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OCTOBER 1, 2010 7:24AM

The Warehouse

Rate: 67 Flag

No one believes me when I tell them I do not know what my father did for a living. In elementary school I had a friend whose dad was a doctor. I had a friend whose father was the conductor of the Philharmonic orchestra in our city. My mother pushed me to be friends with both those girls.  I think she hoped it would raise our status by association. 

My father was rarely home. His business trips took him away for indefinite periods of time leaving my mother with bills to pay and no money to pay them.  I knew that she asked my grandfather for money which couldn't have been an easy thing to do. My grandfather was not the type of man to say I told you so, but his eyes were sad when he handed my mother money to pay for groceries and to keep the bill collectors away for another week.

If there had been a "Take Your Daughter to Work" day in the '60's. I would have ended up in an old warehouse. A small, tool filled warehouse that smelled like old tires. My father had a desk and a swivel chair in the corner of the room but it was piled high with junk.

 Instead of saying he was going to work or going to the warehouse, my father would say, I'm going down to "S"street.

66 "S"Street was in the black neighborhood. My father, a white man, never seemed to have any problems with them and they never seemed to have a problem with him. 

The people my father had problems with were the people who wanted their money. One afternoon when I was seven my mother opened the front door to some men who needed to see my father about "business."        

 My husband is out of town, she told them, glancing nervously at her company. I quickly offered the ladies in the dining room more cake and coffee so they would not be so intent on the conversation in the hallway. I felt sorry for my mother. I knew she was ashamed and embarrassed in front of the women. These women knew where their husbands were and what they did for a living.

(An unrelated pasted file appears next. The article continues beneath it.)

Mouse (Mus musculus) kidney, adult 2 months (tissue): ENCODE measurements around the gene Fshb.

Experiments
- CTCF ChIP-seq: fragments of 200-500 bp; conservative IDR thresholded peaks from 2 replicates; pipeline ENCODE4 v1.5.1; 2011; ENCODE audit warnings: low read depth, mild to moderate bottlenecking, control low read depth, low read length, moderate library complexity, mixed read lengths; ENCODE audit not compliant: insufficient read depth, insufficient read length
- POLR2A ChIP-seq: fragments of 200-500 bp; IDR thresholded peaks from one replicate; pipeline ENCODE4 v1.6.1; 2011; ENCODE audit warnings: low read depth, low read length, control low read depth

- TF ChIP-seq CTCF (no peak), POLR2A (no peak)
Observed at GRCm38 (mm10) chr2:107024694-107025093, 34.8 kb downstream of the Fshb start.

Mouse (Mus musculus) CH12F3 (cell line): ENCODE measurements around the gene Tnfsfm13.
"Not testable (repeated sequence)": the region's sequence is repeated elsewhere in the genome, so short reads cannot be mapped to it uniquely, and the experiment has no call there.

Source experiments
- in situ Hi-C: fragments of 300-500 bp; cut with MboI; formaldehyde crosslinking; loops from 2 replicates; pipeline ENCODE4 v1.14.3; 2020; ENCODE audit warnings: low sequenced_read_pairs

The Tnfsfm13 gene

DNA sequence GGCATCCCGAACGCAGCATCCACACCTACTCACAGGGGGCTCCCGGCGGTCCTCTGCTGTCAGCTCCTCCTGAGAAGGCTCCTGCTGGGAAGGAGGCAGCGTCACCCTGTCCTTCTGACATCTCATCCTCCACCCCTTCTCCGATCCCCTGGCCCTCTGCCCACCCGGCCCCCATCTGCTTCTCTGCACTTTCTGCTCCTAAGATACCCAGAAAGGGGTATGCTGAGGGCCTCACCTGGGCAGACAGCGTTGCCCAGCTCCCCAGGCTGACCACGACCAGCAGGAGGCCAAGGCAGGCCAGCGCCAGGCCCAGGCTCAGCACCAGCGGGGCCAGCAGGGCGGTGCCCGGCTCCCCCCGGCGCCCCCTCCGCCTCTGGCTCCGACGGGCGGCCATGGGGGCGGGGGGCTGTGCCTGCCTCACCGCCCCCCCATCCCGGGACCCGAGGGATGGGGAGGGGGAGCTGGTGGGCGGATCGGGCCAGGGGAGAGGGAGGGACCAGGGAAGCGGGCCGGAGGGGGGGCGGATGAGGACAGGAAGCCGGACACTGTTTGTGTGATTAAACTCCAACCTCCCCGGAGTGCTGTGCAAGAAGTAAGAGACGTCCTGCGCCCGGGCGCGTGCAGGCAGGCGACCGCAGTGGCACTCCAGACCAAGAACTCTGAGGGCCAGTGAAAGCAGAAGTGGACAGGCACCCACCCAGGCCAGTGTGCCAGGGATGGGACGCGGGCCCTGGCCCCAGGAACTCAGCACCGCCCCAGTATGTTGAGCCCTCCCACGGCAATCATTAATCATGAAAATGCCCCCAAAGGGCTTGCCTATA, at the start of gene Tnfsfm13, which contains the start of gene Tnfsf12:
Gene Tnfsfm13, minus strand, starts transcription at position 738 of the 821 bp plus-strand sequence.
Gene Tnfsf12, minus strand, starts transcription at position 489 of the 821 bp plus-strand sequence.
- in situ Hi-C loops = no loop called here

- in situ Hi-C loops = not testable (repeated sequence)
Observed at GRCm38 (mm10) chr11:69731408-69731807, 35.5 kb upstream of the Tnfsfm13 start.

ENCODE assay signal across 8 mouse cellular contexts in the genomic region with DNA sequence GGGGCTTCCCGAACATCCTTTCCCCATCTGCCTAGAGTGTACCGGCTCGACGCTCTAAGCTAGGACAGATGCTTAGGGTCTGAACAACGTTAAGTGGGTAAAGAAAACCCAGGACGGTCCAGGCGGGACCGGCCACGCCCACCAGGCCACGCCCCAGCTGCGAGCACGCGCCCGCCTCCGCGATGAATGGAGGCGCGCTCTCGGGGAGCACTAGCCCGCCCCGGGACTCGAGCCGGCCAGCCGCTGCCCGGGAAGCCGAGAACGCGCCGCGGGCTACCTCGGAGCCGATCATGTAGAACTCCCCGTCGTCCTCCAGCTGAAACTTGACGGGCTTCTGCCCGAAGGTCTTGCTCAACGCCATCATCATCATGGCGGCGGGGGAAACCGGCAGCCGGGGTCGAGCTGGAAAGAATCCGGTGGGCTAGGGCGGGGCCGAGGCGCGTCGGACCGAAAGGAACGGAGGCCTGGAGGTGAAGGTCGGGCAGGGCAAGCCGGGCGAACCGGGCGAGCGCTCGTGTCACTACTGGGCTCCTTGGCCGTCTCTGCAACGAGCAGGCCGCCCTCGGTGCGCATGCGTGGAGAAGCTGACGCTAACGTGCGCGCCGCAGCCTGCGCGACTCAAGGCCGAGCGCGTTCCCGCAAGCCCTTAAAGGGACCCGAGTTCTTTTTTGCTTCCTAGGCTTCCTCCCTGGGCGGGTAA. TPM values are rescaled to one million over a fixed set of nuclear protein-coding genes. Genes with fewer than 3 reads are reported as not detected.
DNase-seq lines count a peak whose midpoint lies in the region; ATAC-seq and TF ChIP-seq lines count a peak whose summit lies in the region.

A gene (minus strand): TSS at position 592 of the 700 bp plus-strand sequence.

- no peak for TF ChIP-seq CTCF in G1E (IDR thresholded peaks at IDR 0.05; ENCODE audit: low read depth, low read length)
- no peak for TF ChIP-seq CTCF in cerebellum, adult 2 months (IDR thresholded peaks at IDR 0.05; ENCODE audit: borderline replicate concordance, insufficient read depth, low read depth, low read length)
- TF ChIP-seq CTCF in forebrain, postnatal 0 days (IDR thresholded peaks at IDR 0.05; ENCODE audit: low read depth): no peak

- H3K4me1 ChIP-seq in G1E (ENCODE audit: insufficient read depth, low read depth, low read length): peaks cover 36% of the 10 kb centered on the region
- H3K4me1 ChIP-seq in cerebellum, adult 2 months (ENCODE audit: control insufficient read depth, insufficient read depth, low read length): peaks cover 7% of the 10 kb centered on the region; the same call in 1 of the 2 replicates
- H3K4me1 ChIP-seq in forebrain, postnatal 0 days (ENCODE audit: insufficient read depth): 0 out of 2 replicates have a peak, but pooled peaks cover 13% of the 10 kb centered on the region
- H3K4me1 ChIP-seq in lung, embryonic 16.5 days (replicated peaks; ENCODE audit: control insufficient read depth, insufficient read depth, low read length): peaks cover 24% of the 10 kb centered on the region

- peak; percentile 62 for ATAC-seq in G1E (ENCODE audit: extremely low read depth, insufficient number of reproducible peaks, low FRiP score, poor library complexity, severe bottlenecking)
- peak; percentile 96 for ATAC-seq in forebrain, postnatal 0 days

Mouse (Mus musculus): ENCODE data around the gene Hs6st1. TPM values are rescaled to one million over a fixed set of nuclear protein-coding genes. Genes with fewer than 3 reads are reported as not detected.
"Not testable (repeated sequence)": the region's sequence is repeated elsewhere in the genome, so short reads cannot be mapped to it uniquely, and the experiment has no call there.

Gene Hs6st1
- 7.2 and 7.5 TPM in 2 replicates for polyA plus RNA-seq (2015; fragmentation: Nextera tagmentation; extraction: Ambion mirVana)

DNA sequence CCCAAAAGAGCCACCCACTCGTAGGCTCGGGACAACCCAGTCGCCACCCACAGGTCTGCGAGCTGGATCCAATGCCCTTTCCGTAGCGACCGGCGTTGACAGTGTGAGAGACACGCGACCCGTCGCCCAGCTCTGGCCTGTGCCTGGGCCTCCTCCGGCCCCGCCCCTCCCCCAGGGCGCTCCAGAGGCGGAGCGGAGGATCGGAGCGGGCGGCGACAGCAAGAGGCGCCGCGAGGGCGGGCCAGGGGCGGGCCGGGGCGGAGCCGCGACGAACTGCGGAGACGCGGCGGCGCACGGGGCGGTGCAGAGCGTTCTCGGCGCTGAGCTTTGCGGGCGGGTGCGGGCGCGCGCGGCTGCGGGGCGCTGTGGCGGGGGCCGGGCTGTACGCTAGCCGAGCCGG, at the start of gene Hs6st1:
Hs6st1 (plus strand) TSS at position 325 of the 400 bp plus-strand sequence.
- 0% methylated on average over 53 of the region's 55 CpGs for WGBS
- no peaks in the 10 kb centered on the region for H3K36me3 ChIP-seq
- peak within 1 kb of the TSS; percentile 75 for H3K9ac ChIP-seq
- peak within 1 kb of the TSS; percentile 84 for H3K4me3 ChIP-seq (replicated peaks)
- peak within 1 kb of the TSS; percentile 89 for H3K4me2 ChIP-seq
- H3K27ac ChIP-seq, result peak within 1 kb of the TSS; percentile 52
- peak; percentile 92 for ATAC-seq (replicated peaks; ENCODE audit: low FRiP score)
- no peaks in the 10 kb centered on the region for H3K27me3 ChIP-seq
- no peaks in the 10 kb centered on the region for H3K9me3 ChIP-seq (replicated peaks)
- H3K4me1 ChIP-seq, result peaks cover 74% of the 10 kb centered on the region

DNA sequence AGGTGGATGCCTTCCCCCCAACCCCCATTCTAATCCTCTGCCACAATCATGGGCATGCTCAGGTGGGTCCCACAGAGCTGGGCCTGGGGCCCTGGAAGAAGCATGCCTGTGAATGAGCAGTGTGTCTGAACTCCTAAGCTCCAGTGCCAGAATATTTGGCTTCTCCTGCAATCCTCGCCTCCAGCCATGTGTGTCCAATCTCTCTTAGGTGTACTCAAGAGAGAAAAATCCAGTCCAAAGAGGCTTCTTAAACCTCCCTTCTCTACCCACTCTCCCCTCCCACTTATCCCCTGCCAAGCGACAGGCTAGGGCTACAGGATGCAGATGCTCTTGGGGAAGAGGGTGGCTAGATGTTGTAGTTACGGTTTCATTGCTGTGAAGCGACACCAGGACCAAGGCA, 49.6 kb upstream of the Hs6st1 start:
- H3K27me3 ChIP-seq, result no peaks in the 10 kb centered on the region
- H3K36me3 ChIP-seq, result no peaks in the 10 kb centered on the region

When my father returned from that particular trip he brought me a present. While he and my mother argued over unpaid bills and strange looking men at the front door, I played listlessly with a doll dressed in a Japanese kimono. She was almost my height.  I remember not wanting her in my room.

I always hoped my father would start doing a real dad job.  I wanted him to have an office in one of the tall sleek buildings downtown. With elevators and secretaries.  Not a sliding wooden door with rows of padlocks and the number "66" painted on the front. 

The few times I was there,  I pretended the warehouse was a fun place as I spun around in the dusty swirly chair. I did my best to make beautiful stories in my head about the dismal surroundings.

Until the day my father threatened to kill a man with an ax and my uncle begged on his knees for my father to let the man go.

No one died that day in the warehouse.

Forty years later I live near a restaurant with a wood burning oven. Outside my bedroom window I can hear the chop, chop, chop of the ax as they split the wood for tomorrow's pizza.

I shut my window and turn up the volume on the television until they are done. 

 

 

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Ohh I love this. I love (and write) memory-pieces and this one's as poignant as it gets, Joan R.